US health regulators granted orphan drug designation to Calgary-based Oncolytics Biotech’s lead brain tumor candidate.
The company announced that the US Food and Drug Administration (FDA) granted orphan status to its Reolysin for treatment of malignant glioma. Oncolytics said that it had applied for orphan designation for pediatric high grade gliomas (HGG), however the agency granted the designation for the broader of malignant glioma in patients of all ages. Among the benefits associated with orphan drug status is a seven-year period of marketing exclusivity for the indication if approved by the agency.
“The focus of our Orphan Drug submissions has been on difficult to treat cancers where patients have few effective treatment options,” said Dr. Brad Thompson, President and CEO of Oncolytics. “Pediatric patients with high grade gliomas have particularly poor expected outcomes. We believe these patients, along with the adult population affected by malignant gliomas, would benefit from having additional treatment options.”
According to the company, in three previous brain cancer studies including gliomas, Reolysin has shown to infect a variety of brain tumors when administered intravenously.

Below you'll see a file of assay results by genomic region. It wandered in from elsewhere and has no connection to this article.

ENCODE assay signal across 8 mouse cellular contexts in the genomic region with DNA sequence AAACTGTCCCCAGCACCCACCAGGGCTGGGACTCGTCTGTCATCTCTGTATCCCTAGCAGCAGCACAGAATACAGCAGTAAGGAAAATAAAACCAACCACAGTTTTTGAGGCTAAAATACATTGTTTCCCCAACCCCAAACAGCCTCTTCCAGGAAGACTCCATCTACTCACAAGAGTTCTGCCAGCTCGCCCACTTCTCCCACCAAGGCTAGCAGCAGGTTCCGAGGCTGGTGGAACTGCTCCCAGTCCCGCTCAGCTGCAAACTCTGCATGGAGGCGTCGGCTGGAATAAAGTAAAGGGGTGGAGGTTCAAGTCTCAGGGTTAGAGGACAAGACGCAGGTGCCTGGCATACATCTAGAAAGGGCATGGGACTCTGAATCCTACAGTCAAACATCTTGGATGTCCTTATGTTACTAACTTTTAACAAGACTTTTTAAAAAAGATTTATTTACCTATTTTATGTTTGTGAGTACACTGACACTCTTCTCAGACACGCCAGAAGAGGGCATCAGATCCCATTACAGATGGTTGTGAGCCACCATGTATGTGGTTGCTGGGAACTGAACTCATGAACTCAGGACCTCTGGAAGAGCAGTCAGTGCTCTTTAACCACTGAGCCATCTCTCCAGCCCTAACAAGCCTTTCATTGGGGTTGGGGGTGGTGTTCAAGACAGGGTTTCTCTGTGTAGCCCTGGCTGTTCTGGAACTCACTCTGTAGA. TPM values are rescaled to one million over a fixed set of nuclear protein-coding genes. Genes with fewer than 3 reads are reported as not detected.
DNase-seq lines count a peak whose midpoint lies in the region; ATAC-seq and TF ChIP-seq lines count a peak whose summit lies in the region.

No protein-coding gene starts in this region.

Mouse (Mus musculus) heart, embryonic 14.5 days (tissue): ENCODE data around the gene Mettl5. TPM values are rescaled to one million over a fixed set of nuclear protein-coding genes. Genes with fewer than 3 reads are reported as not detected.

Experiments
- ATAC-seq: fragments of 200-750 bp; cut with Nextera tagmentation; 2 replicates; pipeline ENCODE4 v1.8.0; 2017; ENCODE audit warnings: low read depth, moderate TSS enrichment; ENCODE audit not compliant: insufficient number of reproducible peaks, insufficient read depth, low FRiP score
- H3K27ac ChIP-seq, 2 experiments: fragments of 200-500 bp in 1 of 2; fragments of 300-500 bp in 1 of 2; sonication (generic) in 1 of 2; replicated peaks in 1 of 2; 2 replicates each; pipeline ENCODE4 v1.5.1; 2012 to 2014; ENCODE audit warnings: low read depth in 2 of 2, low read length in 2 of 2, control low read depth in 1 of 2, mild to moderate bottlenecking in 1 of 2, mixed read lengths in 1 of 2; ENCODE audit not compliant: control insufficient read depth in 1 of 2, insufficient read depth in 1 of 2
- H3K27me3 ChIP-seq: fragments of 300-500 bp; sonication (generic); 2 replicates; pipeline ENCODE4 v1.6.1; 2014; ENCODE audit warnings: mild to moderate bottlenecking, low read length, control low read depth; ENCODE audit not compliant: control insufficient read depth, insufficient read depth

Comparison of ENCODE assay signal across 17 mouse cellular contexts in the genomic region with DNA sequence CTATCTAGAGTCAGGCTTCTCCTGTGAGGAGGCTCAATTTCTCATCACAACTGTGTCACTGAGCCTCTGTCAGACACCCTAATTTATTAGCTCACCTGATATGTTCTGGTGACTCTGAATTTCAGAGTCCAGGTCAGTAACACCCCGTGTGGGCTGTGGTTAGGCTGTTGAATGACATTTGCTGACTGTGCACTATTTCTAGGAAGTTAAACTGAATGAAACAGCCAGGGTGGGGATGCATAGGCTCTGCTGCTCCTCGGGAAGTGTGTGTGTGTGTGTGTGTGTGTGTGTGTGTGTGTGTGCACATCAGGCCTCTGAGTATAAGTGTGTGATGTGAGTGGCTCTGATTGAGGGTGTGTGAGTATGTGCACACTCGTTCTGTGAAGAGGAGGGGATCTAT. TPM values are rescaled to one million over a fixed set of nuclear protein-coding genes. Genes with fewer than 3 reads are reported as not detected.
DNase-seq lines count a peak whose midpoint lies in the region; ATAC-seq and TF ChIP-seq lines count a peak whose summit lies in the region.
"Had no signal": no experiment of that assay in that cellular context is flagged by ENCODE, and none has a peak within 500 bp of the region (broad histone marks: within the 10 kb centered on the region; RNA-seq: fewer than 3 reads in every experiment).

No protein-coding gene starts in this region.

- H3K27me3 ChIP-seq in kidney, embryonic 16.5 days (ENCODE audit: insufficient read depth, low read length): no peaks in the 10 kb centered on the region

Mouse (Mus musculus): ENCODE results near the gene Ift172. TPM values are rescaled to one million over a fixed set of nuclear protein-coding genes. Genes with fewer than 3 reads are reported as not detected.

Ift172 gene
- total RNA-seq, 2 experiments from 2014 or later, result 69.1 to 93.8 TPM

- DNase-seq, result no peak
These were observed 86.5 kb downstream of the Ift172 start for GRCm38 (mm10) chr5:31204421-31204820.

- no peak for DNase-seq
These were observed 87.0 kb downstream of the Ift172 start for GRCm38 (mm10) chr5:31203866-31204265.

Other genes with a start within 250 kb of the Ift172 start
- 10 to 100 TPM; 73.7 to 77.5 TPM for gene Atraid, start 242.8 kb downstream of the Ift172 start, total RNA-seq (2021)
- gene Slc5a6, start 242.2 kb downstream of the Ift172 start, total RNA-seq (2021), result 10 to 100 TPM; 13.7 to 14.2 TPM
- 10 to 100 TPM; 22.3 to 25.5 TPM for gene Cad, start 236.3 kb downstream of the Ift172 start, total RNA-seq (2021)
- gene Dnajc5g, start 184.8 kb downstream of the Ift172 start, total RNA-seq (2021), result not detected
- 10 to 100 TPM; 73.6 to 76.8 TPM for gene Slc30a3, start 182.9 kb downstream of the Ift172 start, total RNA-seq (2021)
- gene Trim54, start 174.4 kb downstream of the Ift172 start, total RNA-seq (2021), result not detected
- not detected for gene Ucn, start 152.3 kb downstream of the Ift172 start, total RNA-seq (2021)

In 2015, an estimated 68,470 new cases of primary malignant and non-malignant brain and central nervous system tumors will be diagnosed, of which 23,180 estimated new cases will be primary malignant tumors and 4,620 estimated new cases will be diagnosed in pediatric and adolescent patients, according to the Central Brain Tumor Registry of the United States (CBTRUS). The CBTRUS estimates that the broad category glioma represents approximately 80 percent of malignant tumors and in patients between zero and 19 years of age, the overall total incidence of HGG is approximately 0.8 per 100,000.
Reolysin is a proprietary variant of the reovirus, which most people have been exposed to by adulthood. The reovirus is non-pathogenic, meaning that infections are typically asymptomatic. Oncolytics’ Chief Operating Officer, Dr. Matt Coffey’s research is the basis of Reolysin. It was found that the reovirus was able to infect and selectively destroy cancer cells. In normal cells infected with reovirus, an antiviral response is activated preventing the virus from replicating within the cell. However, inside a cancer cell with one or more mutations on the Ras pathway, a growth pathway, there is an aberrant antiviral response that is unable to prevent the virus from replicating, allowing the reovirus to multiply to an extent that is fatal to the cancer cell.
Source: Oncolytics Biotech, Inc.
Last updated: 4/17/15; 2:45pm EST